Does one workshop on respecting cultural differences increase health professionals' confidence to improve the care of Australian Aboriginal patients with cancer? An evaluation

Angela Durey, Georgia Halkett, Melissa Berg, Leanne Lester, Marion Kickett

Research output: Contribution to journalArticlepeer-review

9 Citations (Scopus)


Background: Aboriginal Australians have worse cancer survival rates than other Australians. Reasons include fear of a cancer diagnosis, reluctance to attend mainstream health services and discrimination from health professionals. Offering health professionals education in care focusing on Aboriginal patients' needs is important. The aim of this paper was to evaluate whether participating in a workshop improved the confidence of radiation oncology health professionals in their knowledge, communication and ability to offer culturally safe healthcare to Aboriginal Australians with cancer. Methods: Mixed methods using pre and post workshop online surveys, and one delivered 2 months later, were evaluated. Statistical analysis determined the relative proportion of participants who changed from not at all/a little confident at baseline to fairly/extremely confident immediately and 2 months after the workshop. Factor analysis identified underlying dimensions in the items and nonparametric tests recorded changes in mean dimension scores over and between times. Qualitative data was analysed for emerging themes. Results: Fifty-nine participants attended the workshops, 39 (66% response rate) completed pre-workshop surveys, 32 (82% of study participants) completed post-workshop surveys and 25 (64% of study participants) completed surveys 2 months later. A significant increase in the proportion of attendees who reported fair/extreme confidence within 2 days of the workshop was found in nine of 14 items, which was sustained for all but one item 2 months later. Two additional items had a significant increase in the proportion of fair/extremely confident attendees 2 months post workshop compared to baseline. An exploratory factor analysis identified three dimensions: communication; relationships; and awareness. All dimensions' mean scores significantly improved within 2 days (p < 0.005) and persisted to 2 months. The workshop raised awareness about barriers and enablers to delivering services respectful of cultural differences, led to a willingness to reflect on pre-existing beliefs and assumptions about Aboriginal Australians that in some cases resulted in improved care. Conclusion: Single workshops co-delivered by an Aboriginal and non-Aboriginal presenter can be effective in building health professionals' confidence and translating into practice knowledge of respectful care of Aboriginal patients with cancer. Sustaining improvements may require integrating this approach into ongoing professional development.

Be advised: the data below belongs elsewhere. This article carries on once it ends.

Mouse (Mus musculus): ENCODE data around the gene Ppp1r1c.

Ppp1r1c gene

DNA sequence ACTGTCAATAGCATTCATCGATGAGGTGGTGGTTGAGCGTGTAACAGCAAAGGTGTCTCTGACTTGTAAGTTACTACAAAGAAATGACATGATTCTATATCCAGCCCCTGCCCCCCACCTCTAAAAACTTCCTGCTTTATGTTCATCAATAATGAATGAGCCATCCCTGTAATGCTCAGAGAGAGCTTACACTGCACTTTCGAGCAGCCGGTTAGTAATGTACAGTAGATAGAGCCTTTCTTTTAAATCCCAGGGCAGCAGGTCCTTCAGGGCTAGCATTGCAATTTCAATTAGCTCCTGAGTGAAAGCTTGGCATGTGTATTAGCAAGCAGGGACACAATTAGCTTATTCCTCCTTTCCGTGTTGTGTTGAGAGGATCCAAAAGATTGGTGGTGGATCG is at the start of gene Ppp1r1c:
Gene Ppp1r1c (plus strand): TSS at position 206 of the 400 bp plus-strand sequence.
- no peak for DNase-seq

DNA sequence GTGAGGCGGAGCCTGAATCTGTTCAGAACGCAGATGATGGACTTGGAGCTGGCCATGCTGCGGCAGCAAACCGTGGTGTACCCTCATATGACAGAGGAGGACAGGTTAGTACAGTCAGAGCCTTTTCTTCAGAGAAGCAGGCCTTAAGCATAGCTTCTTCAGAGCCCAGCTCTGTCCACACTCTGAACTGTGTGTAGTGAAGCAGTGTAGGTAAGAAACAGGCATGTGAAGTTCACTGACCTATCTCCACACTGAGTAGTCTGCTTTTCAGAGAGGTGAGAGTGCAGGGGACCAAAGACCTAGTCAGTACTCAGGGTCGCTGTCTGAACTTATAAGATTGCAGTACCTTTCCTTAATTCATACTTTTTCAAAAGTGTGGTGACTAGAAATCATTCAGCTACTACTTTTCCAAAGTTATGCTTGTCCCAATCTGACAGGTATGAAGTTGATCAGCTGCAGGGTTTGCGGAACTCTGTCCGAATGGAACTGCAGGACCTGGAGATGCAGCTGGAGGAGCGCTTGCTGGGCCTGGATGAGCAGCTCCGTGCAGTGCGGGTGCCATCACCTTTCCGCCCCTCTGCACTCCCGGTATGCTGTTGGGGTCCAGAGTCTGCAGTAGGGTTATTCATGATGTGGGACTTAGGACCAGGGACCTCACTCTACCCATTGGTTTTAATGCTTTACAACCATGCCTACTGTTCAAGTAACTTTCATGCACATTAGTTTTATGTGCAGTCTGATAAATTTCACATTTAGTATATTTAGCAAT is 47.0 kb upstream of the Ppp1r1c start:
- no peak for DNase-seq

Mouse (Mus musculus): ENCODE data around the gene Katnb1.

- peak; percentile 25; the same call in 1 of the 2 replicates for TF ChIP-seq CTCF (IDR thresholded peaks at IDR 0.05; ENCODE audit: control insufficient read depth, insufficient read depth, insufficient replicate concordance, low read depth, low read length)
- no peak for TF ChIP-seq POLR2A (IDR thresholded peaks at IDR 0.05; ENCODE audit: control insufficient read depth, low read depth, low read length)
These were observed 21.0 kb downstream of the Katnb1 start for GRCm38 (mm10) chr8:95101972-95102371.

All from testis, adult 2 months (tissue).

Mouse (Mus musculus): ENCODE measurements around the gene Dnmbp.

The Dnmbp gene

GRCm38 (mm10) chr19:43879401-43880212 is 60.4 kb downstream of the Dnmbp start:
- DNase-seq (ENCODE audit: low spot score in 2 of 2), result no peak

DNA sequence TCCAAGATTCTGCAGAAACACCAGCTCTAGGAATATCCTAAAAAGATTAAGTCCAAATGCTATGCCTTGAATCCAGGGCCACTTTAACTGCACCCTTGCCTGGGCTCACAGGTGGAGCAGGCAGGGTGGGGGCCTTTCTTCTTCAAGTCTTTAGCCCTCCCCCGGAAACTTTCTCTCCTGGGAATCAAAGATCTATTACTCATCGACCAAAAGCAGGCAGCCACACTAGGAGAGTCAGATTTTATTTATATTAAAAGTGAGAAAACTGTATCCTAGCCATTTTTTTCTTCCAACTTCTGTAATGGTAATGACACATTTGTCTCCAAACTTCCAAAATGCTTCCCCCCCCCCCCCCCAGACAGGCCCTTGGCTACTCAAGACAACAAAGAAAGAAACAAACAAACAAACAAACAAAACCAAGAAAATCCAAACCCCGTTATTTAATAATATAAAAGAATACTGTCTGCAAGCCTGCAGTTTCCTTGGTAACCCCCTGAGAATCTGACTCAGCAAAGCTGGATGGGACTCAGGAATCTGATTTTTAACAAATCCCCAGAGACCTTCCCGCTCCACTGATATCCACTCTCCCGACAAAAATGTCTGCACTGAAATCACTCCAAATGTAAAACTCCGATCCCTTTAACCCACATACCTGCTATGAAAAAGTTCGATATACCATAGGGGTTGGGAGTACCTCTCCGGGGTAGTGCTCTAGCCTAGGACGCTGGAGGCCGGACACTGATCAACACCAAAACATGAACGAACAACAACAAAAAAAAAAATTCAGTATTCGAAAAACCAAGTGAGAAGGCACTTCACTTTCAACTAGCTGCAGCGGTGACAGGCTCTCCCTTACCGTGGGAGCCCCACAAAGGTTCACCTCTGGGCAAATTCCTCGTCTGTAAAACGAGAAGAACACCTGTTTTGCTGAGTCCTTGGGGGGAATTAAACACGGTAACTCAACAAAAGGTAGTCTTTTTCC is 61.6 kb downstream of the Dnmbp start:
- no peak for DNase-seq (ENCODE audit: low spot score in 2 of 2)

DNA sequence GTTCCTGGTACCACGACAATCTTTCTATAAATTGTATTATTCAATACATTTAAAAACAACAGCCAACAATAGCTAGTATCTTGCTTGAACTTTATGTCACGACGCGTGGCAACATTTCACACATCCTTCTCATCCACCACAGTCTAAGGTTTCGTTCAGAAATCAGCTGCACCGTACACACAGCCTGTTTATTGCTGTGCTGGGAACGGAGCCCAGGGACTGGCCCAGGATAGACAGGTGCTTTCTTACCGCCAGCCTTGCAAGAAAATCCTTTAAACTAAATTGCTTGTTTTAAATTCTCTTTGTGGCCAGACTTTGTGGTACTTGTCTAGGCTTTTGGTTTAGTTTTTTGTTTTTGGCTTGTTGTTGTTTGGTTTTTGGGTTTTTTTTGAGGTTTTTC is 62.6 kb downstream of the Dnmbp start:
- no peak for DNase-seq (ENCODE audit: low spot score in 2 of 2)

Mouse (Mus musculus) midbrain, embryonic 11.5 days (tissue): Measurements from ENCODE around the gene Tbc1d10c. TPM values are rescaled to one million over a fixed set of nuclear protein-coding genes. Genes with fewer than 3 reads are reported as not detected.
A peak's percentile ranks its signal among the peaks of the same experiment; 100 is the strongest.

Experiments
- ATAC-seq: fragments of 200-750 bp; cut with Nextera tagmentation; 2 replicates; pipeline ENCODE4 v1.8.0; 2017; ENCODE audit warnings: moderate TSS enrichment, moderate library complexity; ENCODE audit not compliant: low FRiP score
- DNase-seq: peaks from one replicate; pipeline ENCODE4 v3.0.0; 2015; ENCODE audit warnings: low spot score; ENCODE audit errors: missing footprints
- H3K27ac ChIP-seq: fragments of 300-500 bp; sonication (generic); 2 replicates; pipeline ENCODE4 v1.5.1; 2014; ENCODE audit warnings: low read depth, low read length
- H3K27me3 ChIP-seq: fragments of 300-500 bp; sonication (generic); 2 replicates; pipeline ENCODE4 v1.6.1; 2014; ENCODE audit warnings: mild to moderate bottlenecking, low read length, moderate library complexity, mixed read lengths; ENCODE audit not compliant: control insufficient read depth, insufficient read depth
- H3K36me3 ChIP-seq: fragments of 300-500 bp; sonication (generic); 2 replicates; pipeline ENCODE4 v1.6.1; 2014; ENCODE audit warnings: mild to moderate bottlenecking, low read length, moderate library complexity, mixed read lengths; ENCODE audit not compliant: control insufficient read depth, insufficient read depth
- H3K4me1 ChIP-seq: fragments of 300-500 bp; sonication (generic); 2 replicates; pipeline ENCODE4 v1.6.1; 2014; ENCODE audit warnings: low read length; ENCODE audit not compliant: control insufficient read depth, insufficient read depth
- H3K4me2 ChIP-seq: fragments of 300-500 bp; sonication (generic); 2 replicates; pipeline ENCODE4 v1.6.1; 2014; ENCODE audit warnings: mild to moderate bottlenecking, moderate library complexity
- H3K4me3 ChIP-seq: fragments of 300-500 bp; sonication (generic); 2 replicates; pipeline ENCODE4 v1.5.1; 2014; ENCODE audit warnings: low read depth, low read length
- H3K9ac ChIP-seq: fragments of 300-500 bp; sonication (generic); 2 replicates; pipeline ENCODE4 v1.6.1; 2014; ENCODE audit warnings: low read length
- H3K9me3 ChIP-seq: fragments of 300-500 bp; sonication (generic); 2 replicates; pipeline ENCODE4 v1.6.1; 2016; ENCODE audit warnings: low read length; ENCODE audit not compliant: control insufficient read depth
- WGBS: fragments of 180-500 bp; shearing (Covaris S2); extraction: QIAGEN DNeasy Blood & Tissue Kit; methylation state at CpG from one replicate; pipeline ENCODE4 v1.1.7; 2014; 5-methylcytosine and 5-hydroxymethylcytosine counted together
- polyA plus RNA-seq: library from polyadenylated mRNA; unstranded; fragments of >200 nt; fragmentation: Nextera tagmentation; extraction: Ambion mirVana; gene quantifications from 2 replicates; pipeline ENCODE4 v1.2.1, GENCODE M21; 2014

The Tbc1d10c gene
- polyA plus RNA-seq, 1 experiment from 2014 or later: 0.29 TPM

Original languageEnglish
Article number660
JournalBMC Health Services Research
Issue number1
Publication statusPublished - 15 Sept 2017


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